Countering terrorism in Kenya: navigating between intrusive, indiscriminate and effectiveness of digital surveillance in the wake of transnational waves of terrorism
Fathima Azmiya Badurdeen (Technical University of Mombasa)
Paper short abstract:
This article seeks to explore digital surveillance in countering the terrorist threat in Kenya in relation to intrusiveness, proportionality, indiscrimination and effectiveness amidst the complex surveillance-privacy rights context.
Paper long abstract:
The need for surveillance and the focus on mass surveillance have had implications in the indiscriminate nature of the construction of suspect communities based on ethnic and religious nature, due to the nature of countering religiously aligned fundamentalist ideologies. Further, the need for an increase in surveillance has negatively affected the privacy rights of individuals and curtailed efforts of institutions mainly working with human rights. In Kenya, the balance between state surveillance and individual privacy rights is greatly impacted due to an increase in surveillance attributed to a series of terrorist attacks in Kenya and the impetus to join the GWOT. The existing counter-terrorism policies attest to the fact that the Kenyan public security strategies involve the strong surveillance role. Complexities and an increase in modern transnational crime and terrorism within a global technologically fluid environment obligate the law enforcement officials to ensure greater public security under unpredictable circumstances of preventive law enforcement. These new and emerging surveillance practices as a result of digital techniques and technologies have brought in a change in the power, intensity, and scope for surveillance. This article explores digital surveillance in countering the terrorist threat in Kenya in relation to intrusiveness, proportionality, indiscrimination, and effectiveness amidst the complex surveillance-privacy rights context. Based on a qualitative study, the article comprises of an exploratory analysis of the nature of digital surveillance in Kenya in relation to the trends of online radicalization and recruitment; and, individual privacy concerns of individuals in relation to privacy rights and civil life.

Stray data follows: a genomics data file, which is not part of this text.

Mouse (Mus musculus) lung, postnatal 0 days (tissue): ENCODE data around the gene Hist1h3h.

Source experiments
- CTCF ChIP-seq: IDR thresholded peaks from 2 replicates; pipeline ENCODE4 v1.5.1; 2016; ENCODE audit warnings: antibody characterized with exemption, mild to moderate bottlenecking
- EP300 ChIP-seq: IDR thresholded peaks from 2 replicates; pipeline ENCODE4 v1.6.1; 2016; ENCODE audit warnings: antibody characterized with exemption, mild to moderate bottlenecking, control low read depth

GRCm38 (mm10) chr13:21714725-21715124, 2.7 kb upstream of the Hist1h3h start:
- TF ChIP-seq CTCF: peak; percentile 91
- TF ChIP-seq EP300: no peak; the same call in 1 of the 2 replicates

Digital technologies and the politics of data in Africa